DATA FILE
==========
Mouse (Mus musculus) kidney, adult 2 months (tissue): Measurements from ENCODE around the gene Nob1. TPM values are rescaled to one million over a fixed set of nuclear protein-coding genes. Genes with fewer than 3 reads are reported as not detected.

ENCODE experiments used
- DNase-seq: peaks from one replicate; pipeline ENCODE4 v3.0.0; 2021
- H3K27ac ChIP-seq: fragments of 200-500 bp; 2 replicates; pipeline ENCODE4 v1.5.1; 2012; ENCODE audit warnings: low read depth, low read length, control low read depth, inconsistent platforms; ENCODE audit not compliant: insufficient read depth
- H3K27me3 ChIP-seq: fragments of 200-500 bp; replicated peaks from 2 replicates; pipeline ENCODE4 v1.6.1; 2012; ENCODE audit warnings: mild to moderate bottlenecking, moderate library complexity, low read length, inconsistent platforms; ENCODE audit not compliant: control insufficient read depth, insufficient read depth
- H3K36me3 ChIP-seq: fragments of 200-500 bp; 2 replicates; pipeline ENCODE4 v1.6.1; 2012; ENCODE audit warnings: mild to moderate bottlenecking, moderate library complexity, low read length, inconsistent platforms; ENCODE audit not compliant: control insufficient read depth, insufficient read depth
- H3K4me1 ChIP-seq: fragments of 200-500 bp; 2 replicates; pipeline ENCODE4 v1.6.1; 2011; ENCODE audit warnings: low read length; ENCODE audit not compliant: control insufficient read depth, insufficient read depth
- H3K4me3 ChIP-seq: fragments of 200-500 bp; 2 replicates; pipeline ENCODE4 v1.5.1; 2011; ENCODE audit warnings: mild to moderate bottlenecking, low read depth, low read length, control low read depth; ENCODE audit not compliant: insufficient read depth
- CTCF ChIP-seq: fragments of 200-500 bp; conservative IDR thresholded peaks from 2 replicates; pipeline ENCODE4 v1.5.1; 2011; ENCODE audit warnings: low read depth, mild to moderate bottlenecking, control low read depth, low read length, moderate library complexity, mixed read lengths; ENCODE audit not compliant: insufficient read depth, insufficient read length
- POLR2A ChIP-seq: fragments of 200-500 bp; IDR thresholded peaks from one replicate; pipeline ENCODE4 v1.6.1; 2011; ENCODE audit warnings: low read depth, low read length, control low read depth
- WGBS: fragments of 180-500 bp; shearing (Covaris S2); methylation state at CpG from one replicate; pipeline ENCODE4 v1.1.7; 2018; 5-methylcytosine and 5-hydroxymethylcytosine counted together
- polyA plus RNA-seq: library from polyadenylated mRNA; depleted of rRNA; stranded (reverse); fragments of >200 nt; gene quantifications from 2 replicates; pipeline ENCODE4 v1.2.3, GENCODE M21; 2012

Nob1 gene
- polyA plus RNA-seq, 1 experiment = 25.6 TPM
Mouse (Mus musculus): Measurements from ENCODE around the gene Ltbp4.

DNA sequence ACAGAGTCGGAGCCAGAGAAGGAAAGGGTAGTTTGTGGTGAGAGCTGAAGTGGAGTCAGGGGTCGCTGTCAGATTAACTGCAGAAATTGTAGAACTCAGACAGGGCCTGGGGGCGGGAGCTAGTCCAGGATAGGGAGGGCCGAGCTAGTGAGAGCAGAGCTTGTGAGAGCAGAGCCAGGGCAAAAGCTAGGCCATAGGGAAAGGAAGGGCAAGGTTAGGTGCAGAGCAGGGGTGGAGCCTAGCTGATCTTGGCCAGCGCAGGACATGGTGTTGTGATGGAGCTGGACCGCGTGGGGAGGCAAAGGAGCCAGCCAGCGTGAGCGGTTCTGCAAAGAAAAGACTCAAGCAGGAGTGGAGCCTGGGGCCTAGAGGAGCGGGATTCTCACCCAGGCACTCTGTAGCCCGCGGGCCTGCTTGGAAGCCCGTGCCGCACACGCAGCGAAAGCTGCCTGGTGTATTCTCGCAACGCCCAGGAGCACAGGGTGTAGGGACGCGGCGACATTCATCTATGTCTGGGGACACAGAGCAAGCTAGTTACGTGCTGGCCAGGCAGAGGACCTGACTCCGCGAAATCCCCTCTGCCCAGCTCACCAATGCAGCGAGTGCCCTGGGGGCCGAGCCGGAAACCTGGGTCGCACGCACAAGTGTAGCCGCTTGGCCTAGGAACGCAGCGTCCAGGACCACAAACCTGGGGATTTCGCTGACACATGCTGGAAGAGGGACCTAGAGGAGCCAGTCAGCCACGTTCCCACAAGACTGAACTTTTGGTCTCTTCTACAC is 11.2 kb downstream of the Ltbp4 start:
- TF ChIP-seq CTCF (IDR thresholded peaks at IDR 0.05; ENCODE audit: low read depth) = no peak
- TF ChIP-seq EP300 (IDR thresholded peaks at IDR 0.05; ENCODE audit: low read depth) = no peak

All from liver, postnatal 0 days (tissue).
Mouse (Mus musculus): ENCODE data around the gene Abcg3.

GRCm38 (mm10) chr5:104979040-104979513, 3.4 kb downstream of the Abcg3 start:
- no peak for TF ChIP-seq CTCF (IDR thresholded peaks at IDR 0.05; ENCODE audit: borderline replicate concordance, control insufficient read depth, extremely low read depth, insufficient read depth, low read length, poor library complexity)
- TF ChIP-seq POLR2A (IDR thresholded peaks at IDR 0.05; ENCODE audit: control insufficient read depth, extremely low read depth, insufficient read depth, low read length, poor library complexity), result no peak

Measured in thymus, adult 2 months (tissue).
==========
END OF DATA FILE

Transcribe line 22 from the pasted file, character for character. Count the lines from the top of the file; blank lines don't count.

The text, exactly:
- no peak for TF ChIP-seq CTCF (IDR thresholded peaks at IDR 0.05; ENCODE audit: borderline replicate concordance, control insufficient read depth, extremely low read depth, insufficient read depth, low read length, poor library complexity)